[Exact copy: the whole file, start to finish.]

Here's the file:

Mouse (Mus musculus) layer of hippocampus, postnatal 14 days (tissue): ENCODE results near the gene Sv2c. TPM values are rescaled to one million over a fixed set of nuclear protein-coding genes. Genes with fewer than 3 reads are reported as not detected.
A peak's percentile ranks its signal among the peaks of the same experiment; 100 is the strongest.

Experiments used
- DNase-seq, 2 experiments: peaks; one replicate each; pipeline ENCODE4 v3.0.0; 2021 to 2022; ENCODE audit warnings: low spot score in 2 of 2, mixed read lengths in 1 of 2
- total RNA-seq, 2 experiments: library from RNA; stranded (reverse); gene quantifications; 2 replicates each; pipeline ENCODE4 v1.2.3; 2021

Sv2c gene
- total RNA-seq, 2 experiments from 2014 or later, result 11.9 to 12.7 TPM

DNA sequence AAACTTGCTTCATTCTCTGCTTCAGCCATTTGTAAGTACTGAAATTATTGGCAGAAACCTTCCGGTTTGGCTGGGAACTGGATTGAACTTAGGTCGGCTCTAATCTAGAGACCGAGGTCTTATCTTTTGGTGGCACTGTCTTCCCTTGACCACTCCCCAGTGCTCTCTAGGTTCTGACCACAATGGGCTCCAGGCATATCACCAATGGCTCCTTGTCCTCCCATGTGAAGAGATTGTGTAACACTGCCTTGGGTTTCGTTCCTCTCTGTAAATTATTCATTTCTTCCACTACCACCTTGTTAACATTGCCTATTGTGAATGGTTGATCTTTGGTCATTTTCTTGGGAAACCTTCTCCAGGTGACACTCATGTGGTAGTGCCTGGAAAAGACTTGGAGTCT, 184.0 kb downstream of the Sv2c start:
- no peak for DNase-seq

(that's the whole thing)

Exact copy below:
Mouse (Mus musculus) layer of hippocampus, postnatal 14 days (tissue): ENCODE results near the gene Sv2c. TPM values are rescaled to one million over a fixed set of nuclear protein-coding genes. Genes with fewer than 3 reads are reported as not detected.
A peak's percentile ranks its signal among the peaks of the same experiment; 100 is the strongest.

Experiments used
- DNase-seq, 2 experiments: peaks; one replicate each; pipeline ENCODE4 v3.0.0; 2021 to 2022; ENCODE audit warnings: low spot score in 2 of 2, mixed read lengths in 1 of 2
- total RNA-seq, 2 experiments: library from RNA; stranded (reverse); gene quantifications; 2 replicates each; pipeline ENCODE4 v1.2.3; 2021

Sv2c gene
- total RNA-seq, 2 experiments from 2014 or later, result 11.9 to 12.7 TPM

DNA sequence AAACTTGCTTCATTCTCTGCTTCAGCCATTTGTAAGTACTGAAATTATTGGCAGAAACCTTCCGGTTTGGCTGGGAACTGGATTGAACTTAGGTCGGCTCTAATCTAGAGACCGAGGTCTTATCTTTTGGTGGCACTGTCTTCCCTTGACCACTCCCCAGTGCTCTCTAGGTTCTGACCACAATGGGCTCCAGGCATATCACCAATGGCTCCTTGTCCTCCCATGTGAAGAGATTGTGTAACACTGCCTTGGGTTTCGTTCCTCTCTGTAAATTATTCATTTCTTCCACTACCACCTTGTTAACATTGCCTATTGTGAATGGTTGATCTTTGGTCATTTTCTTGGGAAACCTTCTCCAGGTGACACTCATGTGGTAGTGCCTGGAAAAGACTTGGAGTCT, 184.0 kb downstream of the Sv2c start:
- no peak for DNase-seq